Would the last Java person leaving Ireland please turn out the lights?

Over the last 6 months, I know of 5 top Java guys who have either left , or seriously planning to leave, Ireland. I’m not happy about this.

Surprised?

Halfpenny Bridge Dublin

You’d think that I’d be delighted that the idea of the all the competition leaving. Reality is that all us IT Consultants live in an ecosystem: if companies don’t have a pool of talent available they will find somewhere or some other way of doing it.

All of the 5 guys have very different reasons for going (and they are guys, just to confirm the stereotype). All are going for very positive reasons. They want to go to the UK, USA, France and further afield. Some are going on spec, some have work with top companies lined up. There is a mix of nationalities, but all have been in Ireland for three years or more. These aren’t people who came to Ireland for a working holiday or are leaving do the ‘Big OE’ in New Zealand. They’re also people Ireland can ill-afford to lose.

The common thread in all the stories was that the Irish Property Market; It’s great to have an itch to travel, but you’re never going to leave unless somebody gives you a push. High rents and impossible property prices gave these guys (at least some) of that push.

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8 comments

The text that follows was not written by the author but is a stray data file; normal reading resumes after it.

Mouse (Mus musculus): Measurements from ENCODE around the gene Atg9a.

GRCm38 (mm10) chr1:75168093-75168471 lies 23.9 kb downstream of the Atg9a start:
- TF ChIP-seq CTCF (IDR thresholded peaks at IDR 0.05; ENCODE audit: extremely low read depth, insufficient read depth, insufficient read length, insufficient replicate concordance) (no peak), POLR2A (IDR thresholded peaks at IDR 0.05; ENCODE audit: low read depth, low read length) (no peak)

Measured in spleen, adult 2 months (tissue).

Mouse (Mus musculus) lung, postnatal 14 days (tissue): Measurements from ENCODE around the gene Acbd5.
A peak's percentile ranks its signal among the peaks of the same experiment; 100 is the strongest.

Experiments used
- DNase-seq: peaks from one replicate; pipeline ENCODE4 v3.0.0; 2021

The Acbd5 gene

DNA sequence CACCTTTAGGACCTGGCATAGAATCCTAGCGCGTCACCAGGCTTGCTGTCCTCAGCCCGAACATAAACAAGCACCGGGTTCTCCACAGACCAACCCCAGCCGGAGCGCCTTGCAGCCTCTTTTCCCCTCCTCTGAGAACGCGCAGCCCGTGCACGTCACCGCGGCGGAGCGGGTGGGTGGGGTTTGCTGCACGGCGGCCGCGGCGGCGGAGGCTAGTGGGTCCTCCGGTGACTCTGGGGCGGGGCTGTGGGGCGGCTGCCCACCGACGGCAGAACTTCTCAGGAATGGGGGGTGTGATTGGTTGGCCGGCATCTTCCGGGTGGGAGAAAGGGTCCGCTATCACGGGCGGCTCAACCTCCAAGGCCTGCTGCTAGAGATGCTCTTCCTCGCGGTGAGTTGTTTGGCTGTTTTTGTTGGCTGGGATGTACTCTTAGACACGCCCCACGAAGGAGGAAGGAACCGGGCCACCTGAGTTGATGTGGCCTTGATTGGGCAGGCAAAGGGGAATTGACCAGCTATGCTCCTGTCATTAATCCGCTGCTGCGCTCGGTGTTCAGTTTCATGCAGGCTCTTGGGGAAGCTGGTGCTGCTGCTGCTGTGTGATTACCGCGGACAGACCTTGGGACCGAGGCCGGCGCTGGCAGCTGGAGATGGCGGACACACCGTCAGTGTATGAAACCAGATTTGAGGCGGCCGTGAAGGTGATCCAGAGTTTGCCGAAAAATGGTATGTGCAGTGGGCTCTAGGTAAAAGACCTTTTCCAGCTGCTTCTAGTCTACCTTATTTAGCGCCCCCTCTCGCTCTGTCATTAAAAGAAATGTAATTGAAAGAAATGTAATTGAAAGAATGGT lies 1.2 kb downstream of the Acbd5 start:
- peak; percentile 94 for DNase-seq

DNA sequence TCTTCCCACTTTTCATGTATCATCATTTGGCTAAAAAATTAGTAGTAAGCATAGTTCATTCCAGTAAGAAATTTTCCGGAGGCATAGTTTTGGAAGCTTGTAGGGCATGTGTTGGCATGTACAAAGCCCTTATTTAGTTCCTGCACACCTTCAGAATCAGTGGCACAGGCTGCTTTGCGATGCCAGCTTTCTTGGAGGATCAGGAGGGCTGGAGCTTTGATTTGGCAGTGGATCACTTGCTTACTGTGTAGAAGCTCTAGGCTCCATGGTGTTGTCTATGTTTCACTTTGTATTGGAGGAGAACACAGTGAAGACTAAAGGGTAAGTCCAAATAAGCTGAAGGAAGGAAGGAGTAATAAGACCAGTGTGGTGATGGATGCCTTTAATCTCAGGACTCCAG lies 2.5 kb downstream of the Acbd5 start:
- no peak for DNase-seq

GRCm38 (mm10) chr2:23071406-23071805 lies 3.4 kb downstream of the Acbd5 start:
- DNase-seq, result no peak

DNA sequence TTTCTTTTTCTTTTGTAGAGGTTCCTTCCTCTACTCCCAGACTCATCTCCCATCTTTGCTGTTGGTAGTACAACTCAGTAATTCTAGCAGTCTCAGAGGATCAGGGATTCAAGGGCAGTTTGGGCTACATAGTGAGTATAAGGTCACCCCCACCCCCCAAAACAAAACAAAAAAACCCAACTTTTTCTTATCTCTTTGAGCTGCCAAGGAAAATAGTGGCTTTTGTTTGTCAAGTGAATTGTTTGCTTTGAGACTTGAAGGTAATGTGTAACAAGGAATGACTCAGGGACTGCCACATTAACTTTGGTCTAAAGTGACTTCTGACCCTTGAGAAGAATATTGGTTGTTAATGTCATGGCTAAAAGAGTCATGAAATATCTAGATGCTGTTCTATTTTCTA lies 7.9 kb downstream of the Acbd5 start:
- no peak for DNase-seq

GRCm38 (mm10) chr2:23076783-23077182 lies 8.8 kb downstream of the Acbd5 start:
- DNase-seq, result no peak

1. martin · January 6, 2008

    I am not surprised.

    I have been working in Ireland only for 18 months, but to be fair, it does not seem to me like the place I would like to live forever.

    Don’t get me wrong. My time in Ireland is being terrific and I would recommend everybody to gome here. People is great, nation is lovely, countryside is just awesome but there are many things that make difficult to build a proper life and take roots here.

    You made a good point. Property market either for buying or renting is dreadful, it makes almost impossible to have a proper house for somebody that does not have wealthy origins, and additionally the construction quality standards are very poor.

    But another there are another couple of things in my opinion that hurt this country a lot. One is lack of infrastructures. Having proper roads, highway or public transport is key to increase quality of life and that is not the case here. Second, basic consumer goods cost is simply scandalous. You only have to go to the supermarket and buy some milk, peppers, potatoes, oranges, etc. At least in Dublin it is something terrible and is something that drives me mad. The cost of life in Dublin is disproportionate and when we are talking about basic things like those or basic services to build a family like creches then you know that perhaps your place is elsewhere.

    Cheers,
    Martin

  2. admin · January 6, 2008

    Martin,

    I had the opposite experience: I lived outside of Ireland (UK, France, Belgium and New Zealand) and had to *choose* to come back.

    What tipped the balance for Ireland (instead of Belgium and New Zealand as No1 and No2 choices) was family connections. If it wasn’t for that, there is definitely a better wage:rent:quality of life ratio elsewhere.